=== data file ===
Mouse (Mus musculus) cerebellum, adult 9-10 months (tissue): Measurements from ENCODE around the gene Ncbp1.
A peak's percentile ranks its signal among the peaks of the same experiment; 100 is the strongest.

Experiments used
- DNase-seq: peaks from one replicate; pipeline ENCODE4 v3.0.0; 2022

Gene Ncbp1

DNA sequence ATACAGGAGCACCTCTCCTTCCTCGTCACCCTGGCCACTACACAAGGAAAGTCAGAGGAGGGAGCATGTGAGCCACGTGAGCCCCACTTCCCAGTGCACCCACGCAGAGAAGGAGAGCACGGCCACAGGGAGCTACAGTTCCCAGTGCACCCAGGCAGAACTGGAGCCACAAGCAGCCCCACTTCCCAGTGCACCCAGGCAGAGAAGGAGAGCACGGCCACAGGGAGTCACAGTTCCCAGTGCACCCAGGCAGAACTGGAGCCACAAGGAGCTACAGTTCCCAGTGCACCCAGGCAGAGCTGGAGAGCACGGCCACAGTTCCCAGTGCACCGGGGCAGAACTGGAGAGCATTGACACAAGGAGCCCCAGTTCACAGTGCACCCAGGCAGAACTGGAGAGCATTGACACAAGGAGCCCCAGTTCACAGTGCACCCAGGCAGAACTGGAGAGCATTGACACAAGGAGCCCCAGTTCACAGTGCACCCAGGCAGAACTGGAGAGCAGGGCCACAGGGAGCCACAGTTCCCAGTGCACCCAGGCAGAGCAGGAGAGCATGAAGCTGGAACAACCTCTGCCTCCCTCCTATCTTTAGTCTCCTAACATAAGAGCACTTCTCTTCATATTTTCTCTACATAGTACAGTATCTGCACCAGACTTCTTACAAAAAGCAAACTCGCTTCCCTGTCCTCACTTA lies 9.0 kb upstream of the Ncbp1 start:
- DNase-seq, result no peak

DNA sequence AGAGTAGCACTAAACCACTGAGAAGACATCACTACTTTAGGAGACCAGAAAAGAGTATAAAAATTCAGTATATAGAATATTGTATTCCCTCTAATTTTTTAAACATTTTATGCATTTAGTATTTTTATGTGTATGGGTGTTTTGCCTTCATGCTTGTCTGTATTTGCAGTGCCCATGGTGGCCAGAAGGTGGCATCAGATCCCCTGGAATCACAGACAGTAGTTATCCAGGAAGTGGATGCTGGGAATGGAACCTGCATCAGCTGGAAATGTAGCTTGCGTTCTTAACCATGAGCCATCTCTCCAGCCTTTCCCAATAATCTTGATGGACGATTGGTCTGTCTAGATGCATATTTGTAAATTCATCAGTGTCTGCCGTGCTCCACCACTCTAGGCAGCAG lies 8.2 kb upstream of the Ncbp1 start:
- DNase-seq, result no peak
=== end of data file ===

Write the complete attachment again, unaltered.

Mouse (Mus musculus) cerebellum, adult 9-10 months (tissue): Measurements from ENCODE around the gene Ncbp1.
A peak's percentile ranks its signal among the peaks of the same experiment; 100 is the strongest.

Experiments used
- DNase-seq: peaks from one replicate; pipeline ENCODE4 v3.0.0; 2022

Gene Ncbp1

DNA sequence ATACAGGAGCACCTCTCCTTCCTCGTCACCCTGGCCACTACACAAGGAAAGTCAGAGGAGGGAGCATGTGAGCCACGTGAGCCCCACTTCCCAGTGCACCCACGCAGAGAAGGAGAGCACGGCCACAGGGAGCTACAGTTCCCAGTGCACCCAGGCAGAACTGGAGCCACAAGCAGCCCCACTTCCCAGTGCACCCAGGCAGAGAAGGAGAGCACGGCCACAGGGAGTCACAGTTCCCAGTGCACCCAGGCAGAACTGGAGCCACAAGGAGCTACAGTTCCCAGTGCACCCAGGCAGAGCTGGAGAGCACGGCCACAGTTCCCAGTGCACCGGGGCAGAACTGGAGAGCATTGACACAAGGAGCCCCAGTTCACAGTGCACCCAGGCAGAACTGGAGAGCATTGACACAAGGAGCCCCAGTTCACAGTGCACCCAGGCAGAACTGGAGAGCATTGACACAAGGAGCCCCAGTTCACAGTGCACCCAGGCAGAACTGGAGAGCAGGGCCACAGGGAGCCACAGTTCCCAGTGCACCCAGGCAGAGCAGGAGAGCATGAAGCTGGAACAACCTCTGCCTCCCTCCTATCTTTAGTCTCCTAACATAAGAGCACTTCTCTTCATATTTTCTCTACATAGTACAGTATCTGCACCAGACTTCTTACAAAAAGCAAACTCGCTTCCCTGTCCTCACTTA lies 9.0 kb upstream of the Ncbp1 start:
- DNase-seq, result no peak

DNA sequence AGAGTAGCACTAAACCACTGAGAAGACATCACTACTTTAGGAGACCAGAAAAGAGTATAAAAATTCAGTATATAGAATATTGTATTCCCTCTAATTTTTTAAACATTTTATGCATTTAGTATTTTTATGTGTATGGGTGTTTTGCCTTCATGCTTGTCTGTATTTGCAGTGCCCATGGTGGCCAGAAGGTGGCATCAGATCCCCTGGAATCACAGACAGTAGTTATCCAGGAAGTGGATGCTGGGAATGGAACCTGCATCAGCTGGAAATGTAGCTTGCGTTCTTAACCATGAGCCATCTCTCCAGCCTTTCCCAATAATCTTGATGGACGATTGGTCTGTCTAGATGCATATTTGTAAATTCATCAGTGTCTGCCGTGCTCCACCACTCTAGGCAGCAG lies 8.2 kb upstream of the Ncbp1 start:
- DNase-seq, result no peak